A total of 55 new advanced 140mph (225km/h) tilting trains will be introduced on the route in summer 2002. Together with the new Cross Country trains, the additional rolling stock will enable Virgin to increase the number of passengers it carries from 25 million today to 50 million in 2005. The Trains will be first delivered to the UK

Why is Richard Branson doing this?

Richard banson will spend about 2billion on this project, a vast amount of money by any means. Currently Virgin rail only has 5% of the London to Manchester transport market, with the other rail companies, Bus, Lorries, Airlines and the car competing. Projections are that by introducing high speed tilting trains and the this will increase to 15% making it a profitable venture. Naturally this carries some risk but Richard Branson is confident it will work, since it was at these sorts of levels in thea early 1980s

Could Britain have done better?

Although this may seem exciting, if a brand new high speed line had been built with 200mph (320km/h) support then we could expect average speeds more like 150mph (240km/h) in which case we could have London -> Glasgow and Edinburgh down to just 2 hours 30 minutes, as well as the capability for an extra 20 trains an hour. Also double decker trains could be run which cannot be run on existing lines because tunnels and bridges are too low.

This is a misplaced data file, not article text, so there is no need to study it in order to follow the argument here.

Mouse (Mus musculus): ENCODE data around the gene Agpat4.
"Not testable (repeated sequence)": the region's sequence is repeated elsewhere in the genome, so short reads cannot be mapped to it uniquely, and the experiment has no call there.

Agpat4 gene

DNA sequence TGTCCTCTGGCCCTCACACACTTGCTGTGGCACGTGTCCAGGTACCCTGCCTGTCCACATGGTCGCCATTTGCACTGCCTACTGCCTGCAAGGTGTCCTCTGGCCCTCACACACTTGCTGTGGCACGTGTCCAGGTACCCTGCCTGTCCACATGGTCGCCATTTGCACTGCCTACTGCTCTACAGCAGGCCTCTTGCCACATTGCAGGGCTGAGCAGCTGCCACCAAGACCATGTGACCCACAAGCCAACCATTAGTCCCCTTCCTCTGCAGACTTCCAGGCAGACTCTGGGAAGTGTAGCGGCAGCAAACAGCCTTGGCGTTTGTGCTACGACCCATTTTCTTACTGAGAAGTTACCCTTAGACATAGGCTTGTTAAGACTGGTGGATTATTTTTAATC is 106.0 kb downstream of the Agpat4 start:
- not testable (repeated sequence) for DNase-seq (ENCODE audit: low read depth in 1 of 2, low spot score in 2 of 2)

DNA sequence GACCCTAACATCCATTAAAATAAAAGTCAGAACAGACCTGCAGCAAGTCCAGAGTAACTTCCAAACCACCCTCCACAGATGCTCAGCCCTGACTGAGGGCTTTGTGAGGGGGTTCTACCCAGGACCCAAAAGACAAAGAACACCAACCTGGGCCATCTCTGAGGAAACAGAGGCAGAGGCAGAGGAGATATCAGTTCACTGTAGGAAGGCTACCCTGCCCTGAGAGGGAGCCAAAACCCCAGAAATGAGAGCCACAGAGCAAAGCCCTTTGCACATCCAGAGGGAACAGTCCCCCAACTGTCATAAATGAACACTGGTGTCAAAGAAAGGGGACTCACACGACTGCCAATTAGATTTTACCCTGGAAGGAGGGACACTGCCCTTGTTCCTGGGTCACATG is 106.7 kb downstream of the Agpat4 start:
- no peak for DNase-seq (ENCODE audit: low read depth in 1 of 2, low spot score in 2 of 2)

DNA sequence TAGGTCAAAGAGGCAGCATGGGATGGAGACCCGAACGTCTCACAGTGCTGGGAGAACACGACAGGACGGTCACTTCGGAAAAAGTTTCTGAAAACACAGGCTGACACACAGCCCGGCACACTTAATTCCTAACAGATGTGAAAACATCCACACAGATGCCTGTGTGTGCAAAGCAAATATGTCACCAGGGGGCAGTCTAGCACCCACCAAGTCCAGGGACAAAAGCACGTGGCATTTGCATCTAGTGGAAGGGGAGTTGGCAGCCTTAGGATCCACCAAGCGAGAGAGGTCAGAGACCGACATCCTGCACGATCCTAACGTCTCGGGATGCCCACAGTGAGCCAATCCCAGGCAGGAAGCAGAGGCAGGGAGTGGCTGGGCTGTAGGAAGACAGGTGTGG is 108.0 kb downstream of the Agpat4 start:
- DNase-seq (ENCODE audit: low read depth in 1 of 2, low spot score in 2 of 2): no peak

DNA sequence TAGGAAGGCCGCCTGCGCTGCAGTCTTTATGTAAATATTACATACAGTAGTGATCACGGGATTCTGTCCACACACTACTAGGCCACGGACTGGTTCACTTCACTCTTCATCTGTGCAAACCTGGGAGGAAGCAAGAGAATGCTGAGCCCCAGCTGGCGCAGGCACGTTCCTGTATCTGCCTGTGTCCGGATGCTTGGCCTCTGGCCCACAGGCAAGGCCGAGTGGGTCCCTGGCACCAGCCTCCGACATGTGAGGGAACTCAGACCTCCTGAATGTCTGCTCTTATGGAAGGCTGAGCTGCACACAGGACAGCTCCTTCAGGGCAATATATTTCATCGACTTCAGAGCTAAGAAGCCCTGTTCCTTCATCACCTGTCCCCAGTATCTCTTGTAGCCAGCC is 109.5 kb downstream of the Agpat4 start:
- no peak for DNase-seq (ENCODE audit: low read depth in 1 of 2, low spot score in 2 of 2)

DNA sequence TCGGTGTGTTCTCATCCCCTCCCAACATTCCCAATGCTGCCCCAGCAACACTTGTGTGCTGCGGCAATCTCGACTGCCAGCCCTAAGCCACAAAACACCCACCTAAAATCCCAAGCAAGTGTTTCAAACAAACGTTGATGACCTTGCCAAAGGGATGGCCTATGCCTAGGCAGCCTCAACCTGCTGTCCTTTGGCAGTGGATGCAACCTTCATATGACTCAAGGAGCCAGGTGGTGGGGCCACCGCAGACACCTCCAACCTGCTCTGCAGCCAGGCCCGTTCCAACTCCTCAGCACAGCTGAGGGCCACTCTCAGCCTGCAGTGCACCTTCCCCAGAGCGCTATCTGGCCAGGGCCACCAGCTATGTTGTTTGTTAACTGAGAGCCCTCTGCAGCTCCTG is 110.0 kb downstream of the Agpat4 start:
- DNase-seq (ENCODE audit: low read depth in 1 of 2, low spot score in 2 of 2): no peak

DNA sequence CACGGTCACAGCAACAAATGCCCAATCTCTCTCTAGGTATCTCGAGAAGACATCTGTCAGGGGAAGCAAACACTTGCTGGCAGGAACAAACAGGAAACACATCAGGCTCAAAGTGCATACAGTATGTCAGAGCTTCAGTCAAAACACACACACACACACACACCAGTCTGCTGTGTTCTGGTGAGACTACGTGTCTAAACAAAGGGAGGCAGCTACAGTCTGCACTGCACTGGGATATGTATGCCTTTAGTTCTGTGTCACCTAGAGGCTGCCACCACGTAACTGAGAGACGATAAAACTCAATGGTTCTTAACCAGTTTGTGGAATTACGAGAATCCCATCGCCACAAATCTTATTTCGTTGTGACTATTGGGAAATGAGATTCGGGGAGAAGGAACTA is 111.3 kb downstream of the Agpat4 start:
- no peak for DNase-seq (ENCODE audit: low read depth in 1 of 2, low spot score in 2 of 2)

How it affects Journey Times

Journey Distance Journey Time now Average speed now Journey Time in 2002 Average speed in 2002 Journey Time in 2005 Average speed in 2005
London-Glasgow 403 miles 645 km 5h 20mins 75 mph 120 km/h 4h 20mins 93mph 149 km/h 3h 50mins 105 mph 168 km/h
London-Liverpool 205 miles 328 km 2h 45mins 74 mph 118 km/h 2h 5mins 98mph 157 km/h 1h 55mins 107 mph 171 km/h
London-Manchester 185 miles 296 km 2h 20mins 80 mph 128 km/h 2h 93mph 149 km/h 1h 45mins 106 mph 170 km/h
London-Birmingham 118 miles 190 km 1h 40mins 71 mph 114 km/h 1h 15mins 94mph 150 km/h 1h 118 mph 190 km/h

The London to Birmingham train will average a speed of 118 mph which beats the east coast's current average speed of 112 mph so setting a new timetable record for the UK.

The East Coast for comparison

The east coast mainline is currently the fastest, most advanced railway line in the UK. Inter-City 225 trains reach speeds of up to 140 mph (225 km/h) along this, achieving very good average speeds and journey times:

Journey Distance Journey time Average Speed
London - York 187 miles (301km) 1h 41 mins 112 mph 180km/h
London - Newcastle 276 miles (442km) 2h 40 mins 104 mph 166km/h
London - Edinburgh 372 miles (595km) 3h 59 mins 94 mph 149km/h

The London to York is currently the fastest scheduled train in the UK with an average speed of 112 mph

The average speed decreases the further north because the area below Edinburgh is very mountainous and the railways have more curves, which means the trains are limited to more modest speeds.

See also: